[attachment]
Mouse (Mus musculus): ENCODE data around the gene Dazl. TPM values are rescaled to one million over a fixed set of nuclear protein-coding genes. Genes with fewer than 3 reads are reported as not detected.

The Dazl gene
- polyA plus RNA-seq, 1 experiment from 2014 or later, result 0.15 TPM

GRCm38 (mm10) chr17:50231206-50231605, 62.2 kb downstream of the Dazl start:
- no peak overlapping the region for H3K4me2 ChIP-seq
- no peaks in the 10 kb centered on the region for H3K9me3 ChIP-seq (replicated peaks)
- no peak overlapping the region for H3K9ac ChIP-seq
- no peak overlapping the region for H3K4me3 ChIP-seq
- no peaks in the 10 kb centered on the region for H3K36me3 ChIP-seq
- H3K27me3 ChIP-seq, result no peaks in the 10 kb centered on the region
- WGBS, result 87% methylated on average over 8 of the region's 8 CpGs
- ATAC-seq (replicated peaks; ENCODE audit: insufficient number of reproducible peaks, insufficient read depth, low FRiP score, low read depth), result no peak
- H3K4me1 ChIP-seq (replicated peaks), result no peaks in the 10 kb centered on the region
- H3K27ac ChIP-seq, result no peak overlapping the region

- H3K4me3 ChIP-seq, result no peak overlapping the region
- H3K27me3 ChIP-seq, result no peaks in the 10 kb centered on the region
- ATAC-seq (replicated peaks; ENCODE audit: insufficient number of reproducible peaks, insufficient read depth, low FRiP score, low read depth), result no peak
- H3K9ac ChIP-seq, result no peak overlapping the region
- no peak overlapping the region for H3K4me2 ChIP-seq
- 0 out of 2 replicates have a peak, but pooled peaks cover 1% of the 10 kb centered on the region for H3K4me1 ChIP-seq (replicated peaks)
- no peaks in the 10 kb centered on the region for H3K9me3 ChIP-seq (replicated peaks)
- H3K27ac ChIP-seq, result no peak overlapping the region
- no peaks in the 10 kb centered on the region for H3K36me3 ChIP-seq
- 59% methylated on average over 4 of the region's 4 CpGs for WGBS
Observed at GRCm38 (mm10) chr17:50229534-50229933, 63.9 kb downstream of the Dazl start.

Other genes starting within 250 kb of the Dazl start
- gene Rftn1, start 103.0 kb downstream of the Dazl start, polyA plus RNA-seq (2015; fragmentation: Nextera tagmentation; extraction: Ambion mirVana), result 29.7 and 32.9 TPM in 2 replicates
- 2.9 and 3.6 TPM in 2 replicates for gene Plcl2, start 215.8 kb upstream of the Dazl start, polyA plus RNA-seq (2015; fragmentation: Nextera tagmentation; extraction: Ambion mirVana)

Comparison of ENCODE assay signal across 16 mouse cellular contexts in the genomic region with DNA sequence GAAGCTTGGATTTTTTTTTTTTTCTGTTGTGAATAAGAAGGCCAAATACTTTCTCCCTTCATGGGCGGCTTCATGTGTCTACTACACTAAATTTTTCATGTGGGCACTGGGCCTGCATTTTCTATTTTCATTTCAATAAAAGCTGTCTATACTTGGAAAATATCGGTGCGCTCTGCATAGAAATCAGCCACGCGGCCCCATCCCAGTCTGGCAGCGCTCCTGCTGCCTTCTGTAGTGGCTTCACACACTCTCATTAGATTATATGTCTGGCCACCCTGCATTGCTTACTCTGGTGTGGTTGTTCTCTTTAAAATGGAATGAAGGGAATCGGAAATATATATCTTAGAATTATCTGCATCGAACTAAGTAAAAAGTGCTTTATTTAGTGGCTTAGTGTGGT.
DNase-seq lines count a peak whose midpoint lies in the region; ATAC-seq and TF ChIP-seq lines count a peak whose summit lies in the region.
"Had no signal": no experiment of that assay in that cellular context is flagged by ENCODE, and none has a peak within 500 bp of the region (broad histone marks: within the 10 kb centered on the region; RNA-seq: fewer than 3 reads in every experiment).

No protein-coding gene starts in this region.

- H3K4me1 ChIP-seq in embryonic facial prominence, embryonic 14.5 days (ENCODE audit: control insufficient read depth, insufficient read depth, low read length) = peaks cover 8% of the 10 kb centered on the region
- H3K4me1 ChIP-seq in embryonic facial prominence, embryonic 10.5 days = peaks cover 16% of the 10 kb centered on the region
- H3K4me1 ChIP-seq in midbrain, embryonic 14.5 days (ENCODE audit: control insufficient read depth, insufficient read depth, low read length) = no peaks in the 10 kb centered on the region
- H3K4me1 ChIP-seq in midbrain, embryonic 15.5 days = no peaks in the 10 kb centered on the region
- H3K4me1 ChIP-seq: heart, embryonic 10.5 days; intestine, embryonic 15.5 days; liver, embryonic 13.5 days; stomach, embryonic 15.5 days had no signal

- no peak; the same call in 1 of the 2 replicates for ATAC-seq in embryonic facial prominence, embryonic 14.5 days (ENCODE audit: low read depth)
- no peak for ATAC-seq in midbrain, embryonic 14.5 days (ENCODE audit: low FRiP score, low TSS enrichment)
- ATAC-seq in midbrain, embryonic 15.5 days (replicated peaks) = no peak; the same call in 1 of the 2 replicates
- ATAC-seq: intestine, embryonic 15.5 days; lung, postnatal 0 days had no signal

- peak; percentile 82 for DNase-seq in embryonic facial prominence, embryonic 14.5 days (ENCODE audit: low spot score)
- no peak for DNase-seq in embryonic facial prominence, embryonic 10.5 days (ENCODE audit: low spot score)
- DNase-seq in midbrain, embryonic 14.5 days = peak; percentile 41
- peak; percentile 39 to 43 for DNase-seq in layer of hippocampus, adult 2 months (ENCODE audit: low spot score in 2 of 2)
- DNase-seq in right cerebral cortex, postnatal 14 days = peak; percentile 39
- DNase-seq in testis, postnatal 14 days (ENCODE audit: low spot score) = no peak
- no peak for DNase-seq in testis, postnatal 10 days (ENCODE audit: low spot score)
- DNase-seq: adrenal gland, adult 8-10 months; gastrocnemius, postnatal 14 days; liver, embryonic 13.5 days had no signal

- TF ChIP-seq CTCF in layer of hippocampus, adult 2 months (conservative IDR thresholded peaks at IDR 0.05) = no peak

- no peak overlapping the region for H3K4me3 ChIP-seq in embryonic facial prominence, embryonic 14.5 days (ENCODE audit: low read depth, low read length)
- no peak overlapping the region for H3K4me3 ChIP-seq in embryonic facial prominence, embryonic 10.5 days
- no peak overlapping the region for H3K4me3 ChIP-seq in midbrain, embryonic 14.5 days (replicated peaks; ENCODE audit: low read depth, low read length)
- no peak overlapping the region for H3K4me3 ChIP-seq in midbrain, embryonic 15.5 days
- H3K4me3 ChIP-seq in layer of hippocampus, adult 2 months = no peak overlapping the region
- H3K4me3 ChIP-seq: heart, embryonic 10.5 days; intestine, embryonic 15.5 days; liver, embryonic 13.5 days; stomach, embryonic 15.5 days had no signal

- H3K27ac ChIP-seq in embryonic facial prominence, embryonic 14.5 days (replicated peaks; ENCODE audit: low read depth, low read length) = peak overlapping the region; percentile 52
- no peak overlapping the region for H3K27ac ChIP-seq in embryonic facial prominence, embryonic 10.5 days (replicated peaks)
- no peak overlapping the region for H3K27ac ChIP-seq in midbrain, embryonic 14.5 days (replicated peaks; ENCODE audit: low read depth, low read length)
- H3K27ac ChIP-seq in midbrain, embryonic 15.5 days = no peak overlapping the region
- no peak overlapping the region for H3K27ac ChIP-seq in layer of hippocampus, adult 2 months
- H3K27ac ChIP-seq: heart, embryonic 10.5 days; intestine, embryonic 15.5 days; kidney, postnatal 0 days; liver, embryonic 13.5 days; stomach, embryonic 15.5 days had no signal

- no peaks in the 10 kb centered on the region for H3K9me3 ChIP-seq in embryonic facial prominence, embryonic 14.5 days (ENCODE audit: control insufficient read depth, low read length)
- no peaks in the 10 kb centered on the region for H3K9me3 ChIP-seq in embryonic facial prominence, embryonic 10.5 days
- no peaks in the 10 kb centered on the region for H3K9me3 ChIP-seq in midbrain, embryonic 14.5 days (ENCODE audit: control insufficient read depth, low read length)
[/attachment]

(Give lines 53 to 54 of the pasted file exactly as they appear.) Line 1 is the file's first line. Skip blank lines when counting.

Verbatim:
- no peak overlapping the region for H3K4me3 ChIP-seq in midbrain, embryonic 14.5 days (replicated peaks; ENCODE audit: low read depth, low read length)
- no peak overlapping the region for H3K4me3 ChIP-seq in midbrain, embryonic 15.5 days